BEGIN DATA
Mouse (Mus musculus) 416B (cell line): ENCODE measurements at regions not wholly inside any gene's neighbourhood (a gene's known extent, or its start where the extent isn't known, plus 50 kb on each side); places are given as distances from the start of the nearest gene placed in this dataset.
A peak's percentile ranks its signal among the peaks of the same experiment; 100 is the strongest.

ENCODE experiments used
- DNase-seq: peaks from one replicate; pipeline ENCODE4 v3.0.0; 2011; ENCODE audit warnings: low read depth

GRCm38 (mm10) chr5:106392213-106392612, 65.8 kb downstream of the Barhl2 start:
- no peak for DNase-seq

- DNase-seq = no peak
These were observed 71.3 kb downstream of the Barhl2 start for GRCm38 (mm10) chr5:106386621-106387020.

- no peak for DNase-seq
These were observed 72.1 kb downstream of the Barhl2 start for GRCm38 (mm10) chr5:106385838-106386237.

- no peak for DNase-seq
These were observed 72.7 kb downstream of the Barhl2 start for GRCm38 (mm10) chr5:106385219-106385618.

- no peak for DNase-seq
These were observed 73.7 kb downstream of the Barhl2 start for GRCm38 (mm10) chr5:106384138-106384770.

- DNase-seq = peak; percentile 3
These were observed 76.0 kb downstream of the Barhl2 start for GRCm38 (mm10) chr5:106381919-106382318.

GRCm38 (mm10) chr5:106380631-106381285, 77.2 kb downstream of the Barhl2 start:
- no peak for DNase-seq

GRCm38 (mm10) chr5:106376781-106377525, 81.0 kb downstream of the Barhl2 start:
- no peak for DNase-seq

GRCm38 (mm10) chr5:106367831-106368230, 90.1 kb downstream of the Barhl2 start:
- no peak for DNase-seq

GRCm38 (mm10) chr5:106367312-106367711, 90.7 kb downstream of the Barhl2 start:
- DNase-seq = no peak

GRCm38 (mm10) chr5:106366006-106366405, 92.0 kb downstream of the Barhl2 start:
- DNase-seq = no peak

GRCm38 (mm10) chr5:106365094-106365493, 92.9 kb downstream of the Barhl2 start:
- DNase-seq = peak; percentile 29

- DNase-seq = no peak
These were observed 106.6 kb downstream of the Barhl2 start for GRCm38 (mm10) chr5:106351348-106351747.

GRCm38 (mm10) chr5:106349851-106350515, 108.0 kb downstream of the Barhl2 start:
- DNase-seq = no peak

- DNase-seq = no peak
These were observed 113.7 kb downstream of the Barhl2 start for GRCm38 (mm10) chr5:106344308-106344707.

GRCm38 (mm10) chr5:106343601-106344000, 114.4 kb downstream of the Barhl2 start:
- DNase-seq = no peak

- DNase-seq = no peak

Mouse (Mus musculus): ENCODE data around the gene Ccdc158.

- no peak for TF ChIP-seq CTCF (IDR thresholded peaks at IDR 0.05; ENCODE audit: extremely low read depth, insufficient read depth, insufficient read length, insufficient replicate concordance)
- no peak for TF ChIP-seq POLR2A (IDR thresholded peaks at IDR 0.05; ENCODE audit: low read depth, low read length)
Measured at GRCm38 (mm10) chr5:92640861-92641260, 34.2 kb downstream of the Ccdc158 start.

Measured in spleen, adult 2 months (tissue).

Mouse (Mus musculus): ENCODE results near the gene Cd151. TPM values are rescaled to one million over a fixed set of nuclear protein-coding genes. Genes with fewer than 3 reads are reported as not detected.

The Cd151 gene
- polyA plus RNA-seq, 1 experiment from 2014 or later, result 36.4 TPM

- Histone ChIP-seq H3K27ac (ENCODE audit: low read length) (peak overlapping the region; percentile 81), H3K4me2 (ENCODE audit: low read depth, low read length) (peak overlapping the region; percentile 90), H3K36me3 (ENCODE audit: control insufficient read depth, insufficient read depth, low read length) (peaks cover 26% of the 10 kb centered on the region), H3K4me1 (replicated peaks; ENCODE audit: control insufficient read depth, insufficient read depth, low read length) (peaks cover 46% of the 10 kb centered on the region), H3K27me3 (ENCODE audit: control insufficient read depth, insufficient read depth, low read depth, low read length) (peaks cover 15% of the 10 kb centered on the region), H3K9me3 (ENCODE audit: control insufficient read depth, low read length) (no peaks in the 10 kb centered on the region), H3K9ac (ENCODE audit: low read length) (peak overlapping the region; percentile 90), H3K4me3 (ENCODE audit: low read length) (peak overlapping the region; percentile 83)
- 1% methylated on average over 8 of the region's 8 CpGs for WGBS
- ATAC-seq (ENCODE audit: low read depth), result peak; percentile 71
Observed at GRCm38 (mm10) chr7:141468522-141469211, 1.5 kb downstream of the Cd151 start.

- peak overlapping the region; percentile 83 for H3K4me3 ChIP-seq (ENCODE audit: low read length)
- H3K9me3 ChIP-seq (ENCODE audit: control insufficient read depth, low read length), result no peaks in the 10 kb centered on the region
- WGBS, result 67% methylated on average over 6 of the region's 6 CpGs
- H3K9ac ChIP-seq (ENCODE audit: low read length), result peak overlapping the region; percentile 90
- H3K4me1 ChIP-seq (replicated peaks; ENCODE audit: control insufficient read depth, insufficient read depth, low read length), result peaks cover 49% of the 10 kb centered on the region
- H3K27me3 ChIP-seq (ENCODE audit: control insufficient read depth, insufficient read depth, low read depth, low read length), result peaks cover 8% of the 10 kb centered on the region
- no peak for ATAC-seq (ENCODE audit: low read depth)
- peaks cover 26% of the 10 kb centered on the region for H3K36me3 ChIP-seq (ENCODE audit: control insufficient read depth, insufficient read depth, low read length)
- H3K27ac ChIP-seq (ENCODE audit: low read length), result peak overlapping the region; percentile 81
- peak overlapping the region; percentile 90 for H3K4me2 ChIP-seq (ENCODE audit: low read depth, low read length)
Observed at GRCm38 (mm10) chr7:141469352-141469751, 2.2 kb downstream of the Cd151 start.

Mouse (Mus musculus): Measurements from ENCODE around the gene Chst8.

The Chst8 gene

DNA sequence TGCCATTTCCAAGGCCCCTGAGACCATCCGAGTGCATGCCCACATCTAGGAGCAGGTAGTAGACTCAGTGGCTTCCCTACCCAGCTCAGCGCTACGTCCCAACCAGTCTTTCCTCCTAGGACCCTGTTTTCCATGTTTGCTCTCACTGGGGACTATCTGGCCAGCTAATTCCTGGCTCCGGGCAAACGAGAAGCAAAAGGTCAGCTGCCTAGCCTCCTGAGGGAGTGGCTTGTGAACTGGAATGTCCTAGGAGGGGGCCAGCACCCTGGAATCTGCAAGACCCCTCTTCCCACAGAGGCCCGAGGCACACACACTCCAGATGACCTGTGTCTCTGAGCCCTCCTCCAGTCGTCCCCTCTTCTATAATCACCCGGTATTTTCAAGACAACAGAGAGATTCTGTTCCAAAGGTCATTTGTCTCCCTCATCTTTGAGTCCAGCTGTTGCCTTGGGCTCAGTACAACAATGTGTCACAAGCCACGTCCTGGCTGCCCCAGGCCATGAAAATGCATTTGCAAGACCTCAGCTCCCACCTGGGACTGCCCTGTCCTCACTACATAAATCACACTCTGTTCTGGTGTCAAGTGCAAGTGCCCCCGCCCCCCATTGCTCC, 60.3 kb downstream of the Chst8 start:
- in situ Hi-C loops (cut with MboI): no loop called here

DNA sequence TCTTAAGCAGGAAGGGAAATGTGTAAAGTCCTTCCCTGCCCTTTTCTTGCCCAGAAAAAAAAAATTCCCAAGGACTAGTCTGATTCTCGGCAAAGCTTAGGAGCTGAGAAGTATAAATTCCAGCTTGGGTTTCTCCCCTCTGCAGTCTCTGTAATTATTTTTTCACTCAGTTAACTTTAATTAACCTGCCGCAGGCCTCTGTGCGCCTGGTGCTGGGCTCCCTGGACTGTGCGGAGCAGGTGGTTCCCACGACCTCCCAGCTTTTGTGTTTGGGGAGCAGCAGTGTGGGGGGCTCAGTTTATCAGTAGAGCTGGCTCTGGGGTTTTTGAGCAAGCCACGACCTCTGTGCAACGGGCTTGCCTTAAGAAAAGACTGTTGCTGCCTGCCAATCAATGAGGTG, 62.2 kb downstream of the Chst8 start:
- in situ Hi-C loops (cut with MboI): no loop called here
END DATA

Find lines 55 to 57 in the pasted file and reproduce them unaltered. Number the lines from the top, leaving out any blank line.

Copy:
- H3K27me3 ChIP-seq (ENCODE audit: control insufficient read depth, insufficient read depth, low read depth, low read length), result peaks cover 8% of the 10 kb centered on the region
- no peak for ATAC-seq (ENCODE audit: low read depth)
- peaks cover 26% of the 10 kb centered on the region for H3K36me3 ChIP-seq (ENCODE audit: control insufficient read depth, insufficient read depth, low read length)